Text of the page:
Posted by: Johan Normark | May 8, 2009

The new Seven (sorry Eight) Wonders of the World – the Khufu Pyramid

In 2007 the “winners” of the completely non-important new list of Seven Wonders of the World was announced. The list is somewhat strange, some of the wonders are single buildings/statue, others are whole sites. The list includes the Great Wall of China, Petra (Jordan), Christ the Redeemer (Rio de Janeiro in Brazil), Macchu Picchu (Peru), Chichen Itza (Mexico), Colosseum (Rome, Italy), Taj Mahal (Agra, India), and the Pyramid of Cheops (Cairo, Egypt) was given an honorific position (meaning that the list of seven wonders actually is eight).

As mentioned in an earlier post, I do not regard the Great Wall of China as worthy of a place on this list because it is not an architectural wonder, it is just long. The Christ statue in Rio seems to be completely misplaced in my view and I do not regard whole sites (Macchu Picchu, Chichen Itza, and Petra) as wonders (if we are to follow the ancient list that only included single architectural features).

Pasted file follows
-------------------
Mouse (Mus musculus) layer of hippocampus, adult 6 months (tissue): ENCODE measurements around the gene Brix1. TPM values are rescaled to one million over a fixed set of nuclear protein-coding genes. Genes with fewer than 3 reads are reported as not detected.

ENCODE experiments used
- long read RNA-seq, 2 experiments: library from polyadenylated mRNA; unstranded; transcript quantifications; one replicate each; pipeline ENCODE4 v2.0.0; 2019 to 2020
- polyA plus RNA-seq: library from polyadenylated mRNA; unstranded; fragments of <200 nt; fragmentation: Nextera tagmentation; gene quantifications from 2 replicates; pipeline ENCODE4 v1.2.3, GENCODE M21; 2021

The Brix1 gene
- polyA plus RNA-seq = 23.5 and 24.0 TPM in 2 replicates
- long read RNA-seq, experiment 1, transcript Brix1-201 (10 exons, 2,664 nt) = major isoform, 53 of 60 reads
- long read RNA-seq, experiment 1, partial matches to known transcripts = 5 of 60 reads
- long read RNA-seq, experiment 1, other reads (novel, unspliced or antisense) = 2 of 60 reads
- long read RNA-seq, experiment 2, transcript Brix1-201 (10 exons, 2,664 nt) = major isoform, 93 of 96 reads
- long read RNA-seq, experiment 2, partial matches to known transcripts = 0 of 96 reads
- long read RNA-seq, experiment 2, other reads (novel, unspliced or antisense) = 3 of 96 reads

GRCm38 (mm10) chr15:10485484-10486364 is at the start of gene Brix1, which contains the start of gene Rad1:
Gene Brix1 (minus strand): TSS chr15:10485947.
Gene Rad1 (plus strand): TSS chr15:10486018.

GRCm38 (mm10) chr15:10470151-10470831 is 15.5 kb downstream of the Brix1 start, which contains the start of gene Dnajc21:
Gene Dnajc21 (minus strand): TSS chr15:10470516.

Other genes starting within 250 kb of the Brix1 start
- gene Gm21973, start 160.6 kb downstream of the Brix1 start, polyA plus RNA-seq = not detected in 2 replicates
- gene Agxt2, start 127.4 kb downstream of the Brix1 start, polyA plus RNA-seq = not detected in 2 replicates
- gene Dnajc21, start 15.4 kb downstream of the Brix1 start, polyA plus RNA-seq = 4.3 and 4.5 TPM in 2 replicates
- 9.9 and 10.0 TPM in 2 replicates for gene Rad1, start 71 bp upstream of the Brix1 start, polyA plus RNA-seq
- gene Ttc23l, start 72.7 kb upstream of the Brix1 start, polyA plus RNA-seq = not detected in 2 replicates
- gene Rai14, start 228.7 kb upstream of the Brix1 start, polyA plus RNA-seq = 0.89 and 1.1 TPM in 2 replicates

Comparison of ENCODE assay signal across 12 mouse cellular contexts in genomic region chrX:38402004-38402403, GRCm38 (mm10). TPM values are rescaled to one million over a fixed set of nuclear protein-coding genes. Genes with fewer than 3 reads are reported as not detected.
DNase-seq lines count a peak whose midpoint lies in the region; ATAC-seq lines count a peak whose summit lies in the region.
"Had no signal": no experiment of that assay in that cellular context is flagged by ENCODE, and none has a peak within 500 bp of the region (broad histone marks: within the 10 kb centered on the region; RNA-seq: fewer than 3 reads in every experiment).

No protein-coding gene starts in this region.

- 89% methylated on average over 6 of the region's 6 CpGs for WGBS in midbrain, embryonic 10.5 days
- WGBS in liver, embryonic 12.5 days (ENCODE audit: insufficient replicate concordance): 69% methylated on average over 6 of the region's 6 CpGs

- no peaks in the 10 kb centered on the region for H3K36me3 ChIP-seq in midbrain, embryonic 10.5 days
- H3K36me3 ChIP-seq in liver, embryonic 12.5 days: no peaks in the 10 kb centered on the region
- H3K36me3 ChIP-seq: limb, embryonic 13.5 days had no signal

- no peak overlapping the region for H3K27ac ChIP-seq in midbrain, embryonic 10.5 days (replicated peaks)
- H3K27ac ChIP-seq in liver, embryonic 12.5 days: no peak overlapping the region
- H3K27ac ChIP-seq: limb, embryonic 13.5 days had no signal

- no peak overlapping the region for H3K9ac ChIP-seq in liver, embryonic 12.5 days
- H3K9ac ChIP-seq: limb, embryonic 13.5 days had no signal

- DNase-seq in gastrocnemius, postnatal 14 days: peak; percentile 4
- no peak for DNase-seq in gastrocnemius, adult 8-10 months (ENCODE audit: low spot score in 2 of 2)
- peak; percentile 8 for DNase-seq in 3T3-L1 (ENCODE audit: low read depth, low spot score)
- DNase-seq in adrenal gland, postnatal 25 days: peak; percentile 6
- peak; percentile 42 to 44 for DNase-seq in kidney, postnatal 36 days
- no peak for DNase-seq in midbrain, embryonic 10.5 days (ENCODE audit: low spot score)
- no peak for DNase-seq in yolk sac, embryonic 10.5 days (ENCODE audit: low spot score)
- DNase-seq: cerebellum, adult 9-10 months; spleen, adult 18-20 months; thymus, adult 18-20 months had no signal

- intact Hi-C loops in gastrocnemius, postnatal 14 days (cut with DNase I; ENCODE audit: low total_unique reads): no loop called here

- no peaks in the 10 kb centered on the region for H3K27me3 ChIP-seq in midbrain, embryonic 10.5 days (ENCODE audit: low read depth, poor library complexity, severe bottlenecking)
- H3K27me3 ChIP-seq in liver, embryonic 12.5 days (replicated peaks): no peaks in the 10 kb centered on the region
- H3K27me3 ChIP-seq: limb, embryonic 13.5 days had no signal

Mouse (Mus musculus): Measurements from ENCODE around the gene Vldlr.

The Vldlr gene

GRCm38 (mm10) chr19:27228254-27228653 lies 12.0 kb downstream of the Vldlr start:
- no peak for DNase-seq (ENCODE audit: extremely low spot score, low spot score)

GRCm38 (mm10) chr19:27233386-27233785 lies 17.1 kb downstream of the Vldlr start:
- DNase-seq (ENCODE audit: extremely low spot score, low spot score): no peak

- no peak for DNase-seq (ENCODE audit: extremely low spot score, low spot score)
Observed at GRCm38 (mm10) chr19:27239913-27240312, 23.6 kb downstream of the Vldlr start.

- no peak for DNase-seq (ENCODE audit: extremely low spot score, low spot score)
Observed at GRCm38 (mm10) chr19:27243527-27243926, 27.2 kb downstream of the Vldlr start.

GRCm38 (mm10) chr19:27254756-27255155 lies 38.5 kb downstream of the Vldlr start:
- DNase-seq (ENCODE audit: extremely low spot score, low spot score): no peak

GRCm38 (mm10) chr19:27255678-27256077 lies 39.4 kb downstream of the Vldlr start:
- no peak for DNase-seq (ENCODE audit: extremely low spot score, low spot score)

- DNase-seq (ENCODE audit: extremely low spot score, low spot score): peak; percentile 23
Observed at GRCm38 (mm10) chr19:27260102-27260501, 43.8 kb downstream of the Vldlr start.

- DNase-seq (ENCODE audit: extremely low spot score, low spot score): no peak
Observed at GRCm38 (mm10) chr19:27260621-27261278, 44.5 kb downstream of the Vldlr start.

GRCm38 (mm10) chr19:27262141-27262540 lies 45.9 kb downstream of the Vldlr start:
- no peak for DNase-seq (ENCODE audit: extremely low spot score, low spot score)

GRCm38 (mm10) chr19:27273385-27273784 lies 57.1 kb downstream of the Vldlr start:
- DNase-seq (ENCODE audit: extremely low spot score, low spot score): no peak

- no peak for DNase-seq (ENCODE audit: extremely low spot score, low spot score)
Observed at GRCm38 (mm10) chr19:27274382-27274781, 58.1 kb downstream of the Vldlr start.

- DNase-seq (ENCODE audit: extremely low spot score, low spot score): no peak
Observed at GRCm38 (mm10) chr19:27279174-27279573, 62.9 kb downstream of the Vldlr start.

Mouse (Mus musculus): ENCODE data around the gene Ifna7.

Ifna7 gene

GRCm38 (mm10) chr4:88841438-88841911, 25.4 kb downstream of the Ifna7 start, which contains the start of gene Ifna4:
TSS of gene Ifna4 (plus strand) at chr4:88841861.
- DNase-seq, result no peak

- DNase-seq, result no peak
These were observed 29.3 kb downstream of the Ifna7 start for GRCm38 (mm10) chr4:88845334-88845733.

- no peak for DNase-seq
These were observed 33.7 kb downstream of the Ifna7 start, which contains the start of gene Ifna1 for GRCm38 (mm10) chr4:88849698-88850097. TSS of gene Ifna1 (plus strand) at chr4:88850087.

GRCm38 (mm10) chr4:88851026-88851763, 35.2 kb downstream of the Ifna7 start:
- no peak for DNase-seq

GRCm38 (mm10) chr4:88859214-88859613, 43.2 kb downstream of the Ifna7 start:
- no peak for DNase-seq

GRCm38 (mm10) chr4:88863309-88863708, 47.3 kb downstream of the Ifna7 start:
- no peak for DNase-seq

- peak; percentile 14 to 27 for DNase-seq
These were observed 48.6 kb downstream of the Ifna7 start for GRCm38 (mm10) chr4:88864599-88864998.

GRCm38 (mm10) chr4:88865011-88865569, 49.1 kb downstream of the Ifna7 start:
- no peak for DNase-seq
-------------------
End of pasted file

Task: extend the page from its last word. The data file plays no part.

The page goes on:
Never mind, I have seen five of these eight wonders (I have not been to Petra, Rio de Janeiro and Macchu Picchu). Since I have already mentioned the Great Wall of China, which is the latest of these “wonders” that I have visited, I continue here with the first one I visited back in 1990, just a few month before Operation Desert Storm when all trips to Egypt ended. This is of course the Pyramid of Cheops (Khufu) at Giza, a suburb to Cairo.

This first picture shows the three main pyramids of the Giza necropolis, from left to right: Cheops (Khufu), Chephren (Khafre), and Mykerinos (Menkaure). I keep the Greek names for convenience. All three pyramids are from the fourth dynasty.

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The Cheops pyramid seen from the entrance to the Chephren pyramid (unfortunately the Cheops pyramid was closed at the time of my visit).

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The nearby Chephren pyramid is slightly better preserved (it has some of its original surface intact on the top, the other pyramids have largely been used as quarries for later constructions). Here one can see the Sphinx and the Valley Temple that once lay next to the Nile. From there the body was transported on a causeway up to the pyramid.

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Here is me on one of those camels (or rather a dromedary) that takes tourists to view the pyramids in the sunset (the other pictures are morning pictures). Nowadays I totally dislike these kinds of arrangements, but this is me almost twenty years ago. I guess I had another view at that time.

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